Dalia Soda, mécanicienne de pompe, à l’un des forages qu’elle entretient dans le village de Nzeremu, district de Salima, Malawi, juin 2016.

Les discussions du réseau ont également généré une plus grande visibilité et compréhension des barrières qui excluent certaines personnes au sein des communautés rurales : les personnes handicapées, les personnes âgées et les groupes de population spécifiques marginalisés dans différents contextes. Cela inclut par exemple les récentes discussions sur les groupes pastoraux.  Les retombées de ces discussions ont donné lieu à des recueils collaboratifs de conseils pratiques, comme cette page de ressources sur l’eau, l’assainissement et l’hygiène inclusifs pour les personnes handicapées.

Les défis liés à l’eau auxquels sont confrontées les populations rurales sont de plus en plus difficiles et urgents. Il existe de nombreux exemples de solutions, d’innovations et de bonnes pratiques, mais un effort considérable est nécessaire pour en tirer des enseignements, les faire partager, les utiliser, les adapter, et pour générer la volonté politique et les ressources financières nécessaires.   

La valeur unique du RWSN est de plus en plus reconnue par les institutions de recherche ainsi que par les organisations et les individus qui cherchent des solutions pratiques aux problèmes auxquels ils sont confrontés sur le terrain. Le réseau est devenu ce qu’il est aujourd’hui grâce au soutien de donateurs clairvoyants, tels que l’Agence suisse de coopération et de développement et WaterAid, entre autres. Mais comme une partie de ce soutien touche à sa fin, davantage de ressources sont nécessaires pour maintenir ce moteur essentiel de la collaboration en matière d’approvisionnement en eau en milieu rural.

A propos de l’auteur :

Louisa Gosling travaille dans le domaine du développement international depuis 40 ans. Elle a rejoint WaterAid en tant que conseillère en équité et inclusion en 2008. Ce rôle a évolué pour se concentrer plus largement sur les droits humains à l’eau et à l’assainissement en mettant l’accent sur l’égalité, la gouvernance et la responsabilité, en soutenant les collègues de WaterAid et d’autres acteurs du secteur pour développer la compréhension et la pratique de ces domaines. Elle travaille avec le RWSN depuis 2011 en tant que co-responsable du thème Leave no-one behind et plus récemment en tant que présidente de 2019 à 2021. Depuis 2022, elle travaille en tant que consultante indépendante et soutient actuellement le travail de l’organisation Accountability for Water.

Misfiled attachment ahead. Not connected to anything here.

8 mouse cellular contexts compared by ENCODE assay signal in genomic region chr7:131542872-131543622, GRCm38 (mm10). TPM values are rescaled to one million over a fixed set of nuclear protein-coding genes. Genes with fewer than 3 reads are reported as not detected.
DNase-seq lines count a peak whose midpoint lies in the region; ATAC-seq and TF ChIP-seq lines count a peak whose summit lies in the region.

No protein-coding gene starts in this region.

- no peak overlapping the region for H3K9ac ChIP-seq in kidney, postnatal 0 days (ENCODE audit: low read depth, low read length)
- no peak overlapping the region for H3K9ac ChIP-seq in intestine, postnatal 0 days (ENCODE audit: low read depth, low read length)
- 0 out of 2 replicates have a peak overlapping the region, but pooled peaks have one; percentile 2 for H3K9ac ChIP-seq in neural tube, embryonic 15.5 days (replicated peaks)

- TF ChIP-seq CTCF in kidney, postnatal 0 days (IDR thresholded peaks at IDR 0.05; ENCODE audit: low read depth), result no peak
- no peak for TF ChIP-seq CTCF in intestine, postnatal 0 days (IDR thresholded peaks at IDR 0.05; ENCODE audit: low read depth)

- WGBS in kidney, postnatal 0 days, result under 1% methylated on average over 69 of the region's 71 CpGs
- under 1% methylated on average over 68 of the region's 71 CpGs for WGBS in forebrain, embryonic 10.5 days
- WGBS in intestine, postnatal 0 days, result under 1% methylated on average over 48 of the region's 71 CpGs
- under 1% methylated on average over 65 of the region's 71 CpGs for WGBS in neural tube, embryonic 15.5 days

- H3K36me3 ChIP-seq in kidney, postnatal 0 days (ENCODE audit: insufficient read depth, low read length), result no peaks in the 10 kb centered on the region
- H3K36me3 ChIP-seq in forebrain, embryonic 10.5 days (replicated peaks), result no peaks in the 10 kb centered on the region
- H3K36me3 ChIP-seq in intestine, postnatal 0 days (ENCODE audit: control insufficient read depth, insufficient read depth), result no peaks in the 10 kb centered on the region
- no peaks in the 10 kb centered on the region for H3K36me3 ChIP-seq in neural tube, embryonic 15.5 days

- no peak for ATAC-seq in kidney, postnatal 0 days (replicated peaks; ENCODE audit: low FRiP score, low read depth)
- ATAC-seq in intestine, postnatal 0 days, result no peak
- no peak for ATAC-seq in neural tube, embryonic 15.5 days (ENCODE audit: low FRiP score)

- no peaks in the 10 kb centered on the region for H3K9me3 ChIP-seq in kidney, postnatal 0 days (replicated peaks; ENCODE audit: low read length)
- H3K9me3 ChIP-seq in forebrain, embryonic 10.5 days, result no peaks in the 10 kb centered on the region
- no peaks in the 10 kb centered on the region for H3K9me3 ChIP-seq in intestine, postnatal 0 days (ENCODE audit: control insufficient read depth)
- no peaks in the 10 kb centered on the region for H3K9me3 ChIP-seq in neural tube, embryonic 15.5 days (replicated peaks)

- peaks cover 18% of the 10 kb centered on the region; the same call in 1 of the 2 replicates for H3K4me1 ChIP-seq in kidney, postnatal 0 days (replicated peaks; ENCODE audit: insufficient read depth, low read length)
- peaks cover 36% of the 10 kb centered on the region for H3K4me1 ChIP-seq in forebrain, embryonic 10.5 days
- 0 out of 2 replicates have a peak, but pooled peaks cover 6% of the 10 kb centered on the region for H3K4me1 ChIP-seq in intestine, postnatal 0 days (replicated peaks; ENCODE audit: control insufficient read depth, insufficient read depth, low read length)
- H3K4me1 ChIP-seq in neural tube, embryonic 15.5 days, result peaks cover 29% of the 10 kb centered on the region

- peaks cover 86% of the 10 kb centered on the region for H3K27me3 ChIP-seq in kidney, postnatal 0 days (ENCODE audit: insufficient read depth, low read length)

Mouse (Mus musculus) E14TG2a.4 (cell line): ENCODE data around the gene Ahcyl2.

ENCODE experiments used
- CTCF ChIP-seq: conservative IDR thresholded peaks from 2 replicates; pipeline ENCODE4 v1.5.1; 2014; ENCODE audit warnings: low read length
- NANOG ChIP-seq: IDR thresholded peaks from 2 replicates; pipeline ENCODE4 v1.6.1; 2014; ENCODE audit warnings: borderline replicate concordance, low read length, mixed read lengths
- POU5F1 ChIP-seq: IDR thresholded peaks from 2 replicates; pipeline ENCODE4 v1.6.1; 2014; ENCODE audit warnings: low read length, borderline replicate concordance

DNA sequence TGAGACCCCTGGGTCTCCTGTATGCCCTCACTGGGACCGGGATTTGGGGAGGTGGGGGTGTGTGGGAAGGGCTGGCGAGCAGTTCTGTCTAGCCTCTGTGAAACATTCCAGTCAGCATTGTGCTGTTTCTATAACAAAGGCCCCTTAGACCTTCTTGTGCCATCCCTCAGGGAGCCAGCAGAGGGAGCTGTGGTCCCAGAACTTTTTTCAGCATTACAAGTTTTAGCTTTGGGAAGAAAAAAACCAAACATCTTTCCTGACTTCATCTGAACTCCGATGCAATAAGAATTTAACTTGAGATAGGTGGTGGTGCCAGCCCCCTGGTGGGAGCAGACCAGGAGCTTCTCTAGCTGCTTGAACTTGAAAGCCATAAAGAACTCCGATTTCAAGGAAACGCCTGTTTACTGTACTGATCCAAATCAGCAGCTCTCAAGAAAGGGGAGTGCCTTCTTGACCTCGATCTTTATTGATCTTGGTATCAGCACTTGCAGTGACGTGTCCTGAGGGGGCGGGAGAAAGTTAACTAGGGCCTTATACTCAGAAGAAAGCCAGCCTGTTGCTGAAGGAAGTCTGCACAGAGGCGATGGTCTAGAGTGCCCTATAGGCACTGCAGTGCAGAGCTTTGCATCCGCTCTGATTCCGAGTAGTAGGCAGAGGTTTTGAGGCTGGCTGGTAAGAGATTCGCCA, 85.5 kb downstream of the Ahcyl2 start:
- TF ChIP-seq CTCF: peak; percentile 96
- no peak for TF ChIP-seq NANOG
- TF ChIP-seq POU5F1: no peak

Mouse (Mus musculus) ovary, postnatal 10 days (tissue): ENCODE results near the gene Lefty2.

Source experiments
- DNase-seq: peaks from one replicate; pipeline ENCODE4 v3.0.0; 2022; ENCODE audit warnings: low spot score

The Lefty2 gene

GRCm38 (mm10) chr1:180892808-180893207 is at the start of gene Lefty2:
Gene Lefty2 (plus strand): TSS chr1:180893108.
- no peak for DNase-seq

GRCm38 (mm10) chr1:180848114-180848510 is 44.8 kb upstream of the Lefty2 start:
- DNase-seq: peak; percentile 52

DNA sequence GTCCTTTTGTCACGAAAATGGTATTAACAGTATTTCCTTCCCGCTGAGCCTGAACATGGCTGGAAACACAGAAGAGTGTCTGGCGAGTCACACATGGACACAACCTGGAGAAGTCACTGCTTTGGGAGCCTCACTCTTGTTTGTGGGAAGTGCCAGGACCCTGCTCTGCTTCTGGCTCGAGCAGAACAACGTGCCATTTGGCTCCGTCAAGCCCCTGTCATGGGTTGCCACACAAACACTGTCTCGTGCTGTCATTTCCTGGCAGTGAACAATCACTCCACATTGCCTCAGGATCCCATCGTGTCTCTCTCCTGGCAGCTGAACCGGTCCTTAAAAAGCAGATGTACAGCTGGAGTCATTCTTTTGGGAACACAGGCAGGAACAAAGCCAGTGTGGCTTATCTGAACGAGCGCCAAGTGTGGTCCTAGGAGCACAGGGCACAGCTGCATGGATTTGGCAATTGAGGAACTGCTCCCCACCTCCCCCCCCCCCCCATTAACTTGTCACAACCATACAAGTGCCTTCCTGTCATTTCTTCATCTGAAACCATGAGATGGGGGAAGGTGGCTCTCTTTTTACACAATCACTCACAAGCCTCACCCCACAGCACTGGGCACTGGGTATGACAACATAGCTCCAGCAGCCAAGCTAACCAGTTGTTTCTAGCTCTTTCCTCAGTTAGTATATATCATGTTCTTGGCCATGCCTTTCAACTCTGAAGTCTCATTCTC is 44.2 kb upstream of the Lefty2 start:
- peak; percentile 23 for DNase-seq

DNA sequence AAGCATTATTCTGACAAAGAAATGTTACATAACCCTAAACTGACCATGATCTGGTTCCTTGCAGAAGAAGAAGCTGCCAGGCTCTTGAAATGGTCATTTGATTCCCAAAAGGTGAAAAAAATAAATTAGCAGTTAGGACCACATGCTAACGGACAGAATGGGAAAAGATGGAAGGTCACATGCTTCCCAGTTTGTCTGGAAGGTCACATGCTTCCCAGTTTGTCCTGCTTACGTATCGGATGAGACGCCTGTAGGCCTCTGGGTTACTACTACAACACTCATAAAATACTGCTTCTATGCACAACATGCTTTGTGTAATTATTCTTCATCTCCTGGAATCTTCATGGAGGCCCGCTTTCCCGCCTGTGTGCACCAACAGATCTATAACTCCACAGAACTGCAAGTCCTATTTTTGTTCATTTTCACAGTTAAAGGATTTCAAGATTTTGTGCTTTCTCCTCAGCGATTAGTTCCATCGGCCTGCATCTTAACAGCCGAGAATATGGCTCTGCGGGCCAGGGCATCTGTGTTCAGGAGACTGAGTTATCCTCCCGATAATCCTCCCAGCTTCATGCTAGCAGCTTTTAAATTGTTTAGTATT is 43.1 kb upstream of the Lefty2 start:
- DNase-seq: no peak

Avez-vous apprécié ce blog ? Vous souhaitez partager votre point de vue sur le secteur de l’eau en milieu rural ou votre histoire en tant que professionnel de l’eau en milieu rural ? Nous invitons tous les membres du RWSN à contribuer à cette série de blogs du 30ème anniversaire. Les meilleurs blogs seront sélectionnés pour être publiés et traduits. Veuillez consulter les directives du blog ici et nous contacter (ruralwater[at]skat.ch) pour plus d’informations. Vous êtes également invités à soutenir le travail du RWSN par le biais de notre système de dons en ligne. Nous vous remercions de votre soutien.


Crédit photo :
1. Réunion dans la province de Nampula au Mozambique lors de l’évaluation d’un projet d’eau rurale en août 2019. Les villageois n’étaient pas contents car la pompe ne fournissait vraiment pas assez d’eau pour tout le monde et tombait toujours en panne en raison d’une utilisation excessive. Louisa écoute les villageois expliquer leurs problèmes. Copyright : Louisa Gosling.
2. Dalia Soda, mécanicienne de pompe, à l’un des forages qu’elle entretient dans le village de Nzeremu, district de Salima, Malawi, juin 2016.(Copyright: WaterAid / Alexia Webster).

Leveraging the collaborative power of RWSN